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Investors Looking For Revenue Rebound When Amazon Reports

Revenue Rebound Expected When Amazon Reports

With Amazon reporting its earnings tomorrow, the hanging question is whether Q4 will avoid the disappointments that rocked the company’s stock price after Q3’s results were disclosed.

The last earnings report was far from filled with bad news. Amazon reported that delivery is growing, Prime membership is holding firm despite price increases, multi-channel offerings are expanding, advertising revenue is quickly growing and earnings came in ahead of expectations.

But investors were worried by an unexpected Q3 revenue miss. Amazon reported $56.6 billion in total revenue — a 29 percent increase year-on-year, but short of the $57.10 billion the Street had been looking for pre-report. The weakness seems to have been pushed by sluggish global sales. North American sales came in at $34.3 billion, a 35 percent increase from last year. International sales, on the other hand, only increased 13 percent year on year. Amazon also continues to lose money on international sales, but is losing less money over time. Global losses were $385 million, compared to $936 million at this time last year.

Analysts were also put off by Amazon’s forecast for the holiday season. The eCommerce giant predicted a revenue range of $66.5 billion and $72.5 billion, a 10 percent to 20 percent year on year increase. Analysts, on the other hand, had been forecasting $73.79 billion, and the significant gap worried the market, despite assurances from CFO Brian Olsavsky that Amazon was anticipating a strong sales season.

“We feel like we are in great shape for the holiday — we are seeing great capacity for retail products and great capacity for shipping to our customers; we are raring to go, selection should be at its highest point,” Olsavsky noted. “We are very bullish on the fourth quarter.”

The market didn’t agree, and Amazon saw its lowest stock price closing in six months post report.

When Amazon reports tomorrow, it seems that revenue figure will be the first major point of interest. Analysts are forecasting $71.61 in revenue and earnings of $5.65 a share. The “whisper number,” which is the Street’s unofficial view on earnings, is $5.76, according to Forbes.

Notably, Amazon has reported both a “record-breaking” Thanksgiving sales weekend and holiday sales season in 2018, which might give watchers some confidence in those coming sales figures.

“This season was our best yet, and we look forward to continuing to bring our customers what they want, in ways most convenient for them in 2019. We are thrilled that in the U.S. alone, more than one billion items shipped for free this holiday with Prime,” said Jeff Wilke, CEO of the worldwide consumer division at Amazon.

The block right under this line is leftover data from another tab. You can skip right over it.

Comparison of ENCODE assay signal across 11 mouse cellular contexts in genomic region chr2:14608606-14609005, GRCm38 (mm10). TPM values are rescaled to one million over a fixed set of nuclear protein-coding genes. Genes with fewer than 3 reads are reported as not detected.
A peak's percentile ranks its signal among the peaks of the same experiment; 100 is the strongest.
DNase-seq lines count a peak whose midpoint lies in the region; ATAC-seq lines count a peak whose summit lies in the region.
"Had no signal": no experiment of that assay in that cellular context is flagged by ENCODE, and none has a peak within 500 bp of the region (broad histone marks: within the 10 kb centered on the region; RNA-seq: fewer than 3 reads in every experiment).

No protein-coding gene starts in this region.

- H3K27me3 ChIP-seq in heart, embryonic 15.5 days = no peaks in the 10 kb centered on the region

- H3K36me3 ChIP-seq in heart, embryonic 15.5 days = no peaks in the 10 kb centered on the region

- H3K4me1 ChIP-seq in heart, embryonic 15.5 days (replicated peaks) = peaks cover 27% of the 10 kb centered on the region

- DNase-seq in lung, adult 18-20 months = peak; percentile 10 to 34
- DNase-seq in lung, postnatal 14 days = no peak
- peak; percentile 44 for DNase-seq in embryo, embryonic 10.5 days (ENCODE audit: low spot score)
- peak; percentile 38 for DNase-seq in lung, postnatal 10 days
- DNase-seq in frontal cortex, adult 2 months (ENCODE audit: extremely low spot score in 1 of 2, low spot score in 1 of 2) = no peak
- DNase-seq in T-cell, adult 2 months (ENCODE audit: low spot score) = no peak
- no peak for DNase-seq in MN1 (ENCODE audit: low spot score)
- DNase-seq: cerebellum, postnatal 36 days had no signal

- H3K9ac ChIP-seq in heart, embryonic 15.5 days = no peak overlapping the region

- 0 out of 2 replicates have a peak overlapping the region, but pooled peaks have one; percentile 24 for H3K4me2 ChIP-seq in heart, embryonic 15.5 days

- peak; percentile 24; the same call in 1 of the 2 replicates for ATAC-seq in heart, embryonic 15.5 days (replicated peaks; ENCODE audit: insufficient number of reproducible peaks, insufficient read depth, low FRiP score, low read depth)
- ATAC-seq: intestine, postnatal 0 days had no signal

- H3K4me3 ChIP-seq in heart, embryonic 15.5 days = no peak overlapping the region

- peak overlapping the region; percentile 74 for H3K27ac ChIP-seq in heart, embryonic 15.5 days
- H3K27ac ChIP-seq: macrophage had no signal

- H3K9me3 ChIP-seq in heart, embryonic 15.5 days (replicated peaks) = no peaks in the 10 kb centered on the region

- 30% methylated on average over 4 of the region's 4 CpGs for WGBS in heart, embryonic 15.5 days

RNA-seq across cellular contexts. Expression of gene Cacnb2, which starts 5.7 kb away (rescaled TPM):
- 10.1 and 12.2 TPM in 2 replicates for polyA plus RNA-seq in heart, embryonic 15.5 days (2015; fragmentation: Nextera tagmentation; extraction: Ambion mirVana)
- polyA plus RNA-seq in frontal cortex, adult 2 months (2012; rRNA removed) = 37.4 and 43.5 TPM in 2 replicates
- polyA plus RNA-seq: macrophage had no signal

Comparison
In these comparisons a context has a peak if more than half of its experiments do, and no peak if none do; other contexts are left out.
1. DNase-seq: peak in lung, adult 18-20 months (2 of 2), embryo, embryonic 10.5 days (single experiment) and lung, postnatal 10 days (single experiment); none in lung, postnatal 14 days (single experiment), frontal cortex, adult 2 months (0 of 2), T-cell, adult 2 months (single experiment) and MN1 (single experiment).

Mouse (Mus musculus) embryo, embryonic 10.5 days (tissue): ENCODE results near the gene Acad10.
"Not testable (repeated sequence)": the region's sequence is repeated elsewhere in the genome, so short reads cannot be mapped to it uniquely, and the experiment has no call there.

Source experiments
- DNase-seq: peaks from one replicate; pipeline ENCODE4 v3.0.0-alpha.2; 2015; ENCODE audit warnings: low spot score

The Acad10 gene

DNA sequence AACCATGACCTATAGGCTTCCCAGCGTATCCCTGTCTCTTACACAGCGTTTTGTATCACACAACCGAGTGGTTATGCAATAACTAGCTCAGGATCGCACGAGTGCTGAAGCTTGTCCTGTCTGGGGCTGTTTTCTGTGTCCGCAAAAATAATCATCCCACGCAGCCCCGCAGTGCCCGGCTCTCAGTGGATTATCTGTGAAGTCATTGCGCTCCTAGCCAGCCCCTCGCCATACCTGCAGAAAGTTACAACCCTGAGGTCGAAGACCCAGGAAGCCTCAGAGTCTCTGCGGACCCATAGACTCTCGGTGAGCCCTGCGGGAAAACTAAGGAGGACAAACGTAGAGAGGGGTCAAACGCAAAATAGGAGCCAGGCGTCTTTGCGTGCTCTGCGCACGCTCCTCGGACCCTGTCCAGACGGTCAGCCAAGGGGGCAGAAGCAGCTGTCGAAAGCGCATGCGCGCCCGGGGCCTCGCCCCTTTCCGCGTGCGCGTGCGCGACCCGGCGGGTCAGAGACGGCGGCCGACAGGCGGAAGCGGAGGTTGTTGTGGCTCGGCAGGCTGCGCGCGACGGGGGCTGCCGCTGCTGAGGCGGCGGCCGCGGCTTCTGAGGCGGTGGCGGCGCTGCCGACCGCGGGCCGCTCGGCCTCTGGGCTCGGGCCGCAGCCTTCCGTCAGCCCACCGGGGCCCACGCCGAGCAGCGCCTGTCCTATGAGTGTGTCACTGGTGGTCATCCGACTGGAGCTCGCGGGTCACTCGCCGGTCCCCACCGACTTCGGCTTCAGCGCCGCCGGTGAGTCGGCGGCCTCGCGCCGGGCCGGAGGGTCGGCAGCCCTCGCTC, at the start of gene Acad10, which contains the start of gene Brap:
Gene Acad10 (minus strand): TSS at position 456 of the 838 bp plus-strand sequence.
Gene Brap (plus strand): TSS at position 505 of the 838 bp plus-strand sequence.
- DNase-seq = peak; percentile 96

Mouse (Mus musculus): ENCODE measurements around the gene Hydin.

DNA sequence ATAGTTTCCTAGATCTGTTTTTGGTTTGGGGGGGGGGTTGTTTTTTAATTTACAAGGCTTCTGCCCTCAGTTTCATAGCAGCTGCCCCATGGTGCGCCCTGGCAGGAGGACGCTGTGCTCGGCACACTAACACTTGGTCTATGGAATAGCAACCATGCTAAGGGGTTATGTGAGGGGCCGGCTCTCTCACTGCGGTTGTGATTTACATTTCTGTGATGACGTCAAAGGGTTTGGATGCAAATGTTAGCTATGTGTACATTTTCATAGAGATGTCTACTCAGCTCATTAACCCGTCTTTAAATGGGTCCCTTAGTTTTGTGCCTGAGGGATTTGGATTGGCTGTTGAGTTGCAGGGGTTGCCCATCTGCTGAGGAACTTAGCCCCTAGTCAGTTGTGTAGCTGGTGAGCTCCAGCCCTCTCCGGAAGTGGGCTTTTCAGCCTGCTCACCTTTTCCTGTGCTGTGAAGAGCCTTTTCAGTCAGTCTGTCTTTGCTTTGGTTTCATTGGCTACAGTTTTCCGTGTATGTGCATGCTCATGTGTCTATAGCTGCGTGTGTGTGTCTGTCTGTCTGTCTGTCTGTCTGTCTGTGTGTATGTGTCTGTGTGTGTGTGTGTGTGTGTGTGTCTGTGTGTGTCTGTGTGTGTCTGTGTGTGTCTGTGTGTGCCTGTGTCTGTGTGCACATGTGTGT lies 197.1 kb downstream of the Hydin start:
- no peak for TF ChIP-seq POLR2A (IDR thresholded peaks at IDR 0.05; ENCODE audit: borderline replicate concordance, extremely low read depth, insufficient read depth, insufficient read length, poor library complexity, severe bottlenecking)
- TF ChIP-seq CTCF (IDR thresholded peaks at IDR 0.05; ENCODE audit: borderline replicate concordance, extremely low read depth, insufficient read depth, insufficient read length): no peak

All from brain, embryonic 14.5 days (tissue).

Subscription figures will also be a key area of interest – the markets are curious as to how Prime membership is holding up, as the majority of their customers have now paid the increased price for the first time since it was announced in 2018.

The fourth quarter has also historically been the time when subscription revenue generally falls off a cliff for Amazon. Year-on-year growth in subscriptions has been above 50 percent in every quarter except the fourth for the last two years: During  Q4 2016, it fell to 36 percent, and in Q4 2017 it dropped to 47 percent. Analysts will be looking to see if 2018 will be the year that Amazon can keep its subscription numbers above 50 percent on the quarter.

Investors will also likely be looking for an Alexa update – though if previous reports are any indication, that update will likely include some limited information about devices sales during the holiday season, and not much in the way of specifics.

Amazon’s advertising revenue could also be an area of interest, particularly after it became clear last quarter that Amazon’s up-and-coming ads business is taking a bite out of Google’s revenue.

“We’re seeing a larger-than-expected slowdown in Google properties’ revenue, representing its core search business,” eMarketer Analyst Monica Peart wrote in an email. “This is likely related to the ramp-up in competition from Amazon, as consumers increasingly turn to the eCommerce giant for their product searches.”

That trend got a lot of attention last fall. Whether it carried forward into Q4 (and presumably into 2019) will be clearer after Amazon (and Alphabet) report this week.

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